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Winter Flowers: Flowering Branches

Spring is a week away! While I have been waiting for spring, these flowering branches have been reminding me that winter is not as bleak as it seems.


One of the first harbingers of spring, Forsythia pops on gray days, reminding us of what is to come. Its cheerful branches of yellow flowers can be harvested and used in arrangements and bouquets. I like to harvest the branches before the flowers bloom to force the blooms indoors and enjoy the flowers even longer. Simply cut a branch with buds, bring it indoors and recut the branch, placing it in warm water. Wait for the blooms to open and enjoy the cheerful flowers while you wait for spring to arrive.

Pear, Peach, Apple, and Cherry trees

We have a small orchard on the farm with cherry, pear, and peach trees, in addition to other fruiting bushes and trees. We enjoy the fruit that the trees produce. I also appreciate the blooms that the trees make in late winter and early spring. Like forsythia, I harvest branches to force indoors. I make deliberate cuts on the fruit trees, pruning branches that need to be cut back. We prune the fruit trees in late winter and early spring, anyway. It is a great excuse to bring branches inside to force into bloom. Place branches in warm water, making a second cut while the branch is submerged in the water. You can also cut up the branch to split it in half so that it can access more water. Enjoy the beautiful blooms!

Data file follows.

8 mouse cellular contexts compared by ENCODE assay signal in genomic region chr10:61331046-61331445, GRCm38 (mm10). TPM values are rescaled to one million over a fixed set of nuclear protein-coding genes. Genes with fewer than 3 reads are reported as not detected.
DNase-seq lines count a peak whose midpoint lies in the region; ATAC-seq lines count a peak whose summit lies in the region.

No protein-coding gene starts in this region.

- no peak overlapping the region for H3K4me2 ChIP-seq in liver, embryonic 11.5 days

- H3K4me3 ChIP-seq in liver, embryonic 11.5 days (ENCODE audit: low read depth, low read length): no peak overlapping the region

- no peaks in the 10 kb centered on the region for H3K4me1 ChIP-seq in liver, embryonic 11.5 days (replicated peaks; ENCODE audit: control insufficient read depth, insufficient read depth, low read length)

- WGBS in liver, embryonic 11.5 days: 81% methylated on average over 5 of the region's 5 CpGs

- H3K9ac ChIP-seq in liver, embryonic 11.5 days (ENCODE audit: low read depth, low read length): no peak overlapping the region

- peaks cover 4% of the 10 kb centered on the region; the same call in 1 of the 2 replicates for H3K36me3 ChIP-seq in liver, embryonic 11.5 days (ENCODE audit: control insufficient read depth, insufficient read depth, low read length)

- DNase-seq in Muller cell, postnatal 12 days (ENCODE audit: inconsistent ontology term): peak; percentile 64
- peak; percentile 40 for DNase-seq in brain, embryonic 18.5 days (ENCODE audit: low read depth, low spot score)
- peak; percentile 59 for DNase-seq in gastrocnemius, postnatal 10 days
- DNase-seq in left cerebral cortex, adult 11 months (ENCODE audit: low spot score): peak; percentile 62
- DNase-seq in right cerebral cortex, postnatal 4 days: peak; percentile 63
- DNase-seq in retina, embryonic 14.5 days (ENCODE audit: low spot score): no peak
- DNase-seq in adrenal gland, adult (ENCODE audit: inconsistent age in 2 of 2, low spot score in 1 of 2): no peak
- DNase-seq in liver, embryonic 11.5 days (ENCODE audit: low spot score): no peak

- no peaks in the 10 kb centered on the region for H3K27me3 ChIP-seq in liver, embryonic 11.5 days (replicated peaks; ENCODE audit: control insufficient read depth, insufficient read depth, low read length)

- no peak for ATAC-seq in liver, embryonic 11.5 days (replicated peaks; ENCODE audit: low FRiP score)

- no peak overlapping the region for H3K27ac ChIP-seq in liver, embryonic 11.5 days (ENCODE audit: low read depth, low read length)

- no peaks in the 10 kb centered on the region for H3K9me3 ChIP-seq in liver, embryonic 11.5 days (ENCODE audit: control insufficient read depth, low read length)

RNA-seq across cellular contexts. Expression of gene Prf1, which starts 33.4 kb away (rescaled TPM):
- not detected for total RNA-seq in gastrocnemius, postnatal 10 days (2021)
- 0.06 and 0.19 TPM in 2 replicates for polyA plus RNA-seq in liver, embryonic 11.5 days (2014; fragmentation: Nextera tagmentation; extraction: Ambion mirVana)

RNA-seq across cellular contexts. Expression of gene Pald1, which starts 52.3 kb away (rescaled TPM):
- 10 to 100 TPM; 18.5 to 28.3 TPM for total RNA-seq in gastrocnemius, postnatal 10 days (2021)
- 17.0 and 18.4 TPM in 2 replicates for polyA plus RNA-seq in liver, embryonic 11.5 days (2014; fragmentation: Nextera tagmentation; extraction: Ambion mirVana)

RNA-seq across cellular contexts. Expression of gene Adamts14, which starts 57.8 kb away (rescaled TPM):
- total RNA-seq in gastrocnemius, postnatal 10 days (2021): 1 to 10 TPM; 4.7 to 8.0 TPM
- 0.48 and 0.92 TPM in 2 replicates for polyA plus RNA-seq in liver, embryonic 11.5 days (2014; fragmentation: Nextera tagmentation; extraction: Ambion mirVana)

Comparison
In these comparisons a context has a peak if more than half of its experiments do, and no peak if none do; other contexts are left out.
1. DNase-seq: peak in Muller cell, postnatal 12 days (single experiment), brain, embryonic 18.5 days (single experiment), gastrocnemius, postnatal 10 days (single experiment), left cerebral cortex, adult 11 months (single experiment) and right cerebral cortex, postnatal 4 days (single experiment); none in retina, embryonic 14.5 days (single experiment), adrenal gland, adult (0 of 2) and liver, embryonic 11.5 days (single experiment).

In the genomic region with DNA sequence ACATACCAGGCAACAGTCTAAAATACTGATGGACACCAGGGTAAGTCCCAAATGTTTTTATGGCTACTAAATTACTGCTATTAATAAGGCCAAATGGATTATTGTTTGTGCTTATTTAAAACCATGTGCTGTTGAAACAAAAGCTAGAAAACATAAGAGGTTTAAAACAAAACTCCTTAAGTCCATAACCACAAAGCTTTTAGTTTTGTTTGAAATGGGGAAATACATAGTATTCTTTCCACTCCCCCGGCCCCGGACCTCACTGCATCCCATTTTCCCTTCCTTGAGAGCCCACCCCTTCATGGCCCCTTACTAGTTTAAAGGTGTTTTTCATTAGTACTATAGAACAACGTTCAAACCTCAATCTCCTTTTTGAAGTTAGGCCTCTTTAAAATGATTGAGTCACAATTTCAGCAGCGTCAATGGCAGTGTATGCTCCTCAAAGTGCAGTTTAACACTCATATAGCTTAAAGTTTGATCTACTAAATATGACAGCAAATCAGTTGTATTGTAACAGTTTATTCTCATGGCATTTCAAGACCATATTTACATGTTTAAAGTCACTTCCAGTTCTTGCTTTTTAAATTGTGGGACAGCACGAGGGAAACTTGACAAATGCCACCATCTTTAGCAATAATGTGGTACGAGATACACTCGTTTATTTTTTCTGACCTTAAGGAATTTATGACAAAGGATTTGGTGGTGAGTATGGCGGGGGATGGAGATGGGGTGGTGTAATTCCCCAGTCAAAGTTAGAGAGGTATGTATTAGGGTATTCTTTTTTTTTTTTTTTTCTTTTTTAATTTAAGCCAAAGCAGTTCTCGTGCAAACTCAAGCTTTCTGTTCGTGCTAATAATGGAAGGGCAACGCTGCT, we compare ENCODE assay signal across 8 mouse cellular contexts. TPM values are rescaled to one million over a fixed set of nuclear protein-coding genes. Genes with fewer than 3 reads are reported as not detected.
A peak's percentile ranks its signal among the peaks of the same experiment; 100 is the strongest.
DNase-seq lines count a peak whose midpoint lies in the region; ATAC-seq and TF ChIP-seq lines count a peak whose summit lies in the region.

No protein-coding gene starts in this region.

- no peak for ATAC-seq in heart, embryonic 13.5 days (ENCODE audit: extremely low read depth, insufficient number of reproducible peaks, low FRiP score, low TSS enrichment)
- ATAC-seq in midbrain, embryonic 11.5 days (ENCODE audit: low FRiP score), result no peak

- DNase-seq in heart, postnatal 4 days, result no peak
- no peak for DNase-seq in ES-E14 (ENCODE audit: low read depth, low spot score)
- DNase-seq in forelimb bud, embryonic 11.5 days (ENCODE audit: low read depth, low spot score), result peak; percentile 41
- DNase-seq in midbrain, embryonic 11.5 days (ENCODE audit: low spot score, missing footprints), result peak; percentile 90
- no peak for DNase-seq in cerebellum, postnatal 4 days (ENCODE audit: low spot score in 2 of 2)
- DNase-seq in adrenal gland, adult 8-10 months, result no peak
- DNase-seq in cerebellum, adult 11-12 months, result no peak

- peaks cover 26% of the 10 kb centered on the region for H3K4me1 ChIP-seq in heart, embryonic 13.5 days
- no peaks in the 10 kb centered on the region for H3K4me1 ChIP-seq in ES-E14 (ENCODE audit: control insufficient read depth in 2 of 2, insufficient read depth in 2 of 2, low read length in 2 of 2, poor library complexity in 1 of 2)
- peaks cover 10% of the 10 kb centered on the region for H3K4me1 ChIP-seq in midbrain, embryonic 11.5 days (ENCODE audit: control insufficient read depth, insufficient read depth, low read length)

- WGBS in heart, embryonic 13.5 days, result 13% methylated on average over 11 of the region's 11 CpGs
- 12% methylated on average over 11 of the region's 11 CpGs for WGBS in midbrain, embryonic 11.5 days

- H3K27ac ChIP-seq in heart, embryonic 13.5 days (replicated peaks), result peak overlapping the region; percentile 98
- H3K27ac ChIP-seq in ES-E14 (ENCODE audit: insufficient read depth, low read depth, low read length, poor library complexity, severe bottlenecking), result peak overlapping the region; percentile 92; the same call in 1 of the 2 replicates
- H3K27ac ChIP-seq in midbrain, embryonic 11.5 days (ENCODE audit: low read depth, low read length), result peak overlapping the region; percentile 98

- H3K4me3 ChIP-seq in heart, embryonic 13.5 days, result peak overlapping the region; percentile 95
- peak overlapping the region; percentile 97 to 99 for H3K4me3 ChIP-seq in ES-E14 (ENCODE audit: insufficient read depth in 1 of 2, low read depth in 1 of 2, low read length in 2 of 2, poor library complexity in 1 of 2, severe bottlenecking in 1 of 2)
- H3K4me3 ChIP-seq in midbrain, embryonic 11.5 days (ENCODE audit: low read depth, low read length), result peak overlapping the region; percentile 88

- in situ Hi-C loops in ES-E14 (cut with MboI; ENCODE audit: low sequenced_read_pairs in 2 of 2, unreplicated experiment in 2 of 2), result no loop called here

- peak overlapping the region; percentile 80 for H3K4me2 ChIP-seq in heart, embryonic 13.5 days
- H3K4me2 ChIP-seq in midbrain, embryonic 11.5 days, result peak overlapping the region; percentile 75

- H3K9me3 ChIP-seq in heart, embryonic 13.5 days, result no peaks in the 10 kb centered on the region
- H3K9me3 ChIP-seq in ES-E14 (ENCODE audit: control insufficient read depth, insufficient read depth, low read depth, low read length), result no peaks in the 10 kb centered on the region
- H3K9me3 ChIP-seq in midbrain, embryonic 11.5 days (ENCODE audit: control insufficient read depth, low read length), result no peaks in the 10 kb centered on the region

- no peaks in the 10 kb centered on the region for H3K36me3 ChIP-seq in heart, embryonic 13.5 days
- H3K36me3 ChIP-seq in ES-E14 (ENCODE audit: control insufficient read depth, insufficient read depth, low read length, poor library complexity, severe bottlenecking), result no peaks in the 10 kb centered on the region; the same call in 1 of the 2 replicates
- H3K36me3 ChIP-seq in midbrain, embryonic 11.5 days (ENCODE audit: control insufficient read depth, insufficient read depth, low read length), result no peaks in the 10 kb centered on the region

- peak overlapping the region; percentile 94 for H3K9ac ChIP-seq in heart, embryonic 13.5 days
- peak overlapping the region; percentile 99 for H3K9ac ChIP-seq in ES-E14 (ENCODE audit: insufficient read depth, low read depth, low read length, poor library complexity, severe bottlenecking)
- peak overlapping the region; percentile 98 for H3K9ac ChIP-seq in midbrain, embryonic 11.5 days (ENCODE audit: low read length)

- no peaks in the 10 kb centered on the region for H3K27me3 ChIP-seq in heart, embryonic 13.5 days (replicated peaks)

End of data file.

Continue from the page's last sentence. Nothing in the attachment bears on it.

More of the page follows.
Tulip magnolia

Tulip magnolias in bloom are a spectacular sight to behold. I harvest one or two buds to add to a winter or early spring arrangement in order to watch it unfold in front of me in its vase on my kitchen counter.

You can see a bouquet made using all four ingredients from this series on winter flowers: hellebores, flowering shrubs, narcissus, and flowering branches. It may seem that winter will never end and that spring is a long way from arriving; but these blooms remind me that there is so much more to this season and that the days are getting longer and the color is returning to the earth. Look around you for glimpses of spring.

Other posts in this series:


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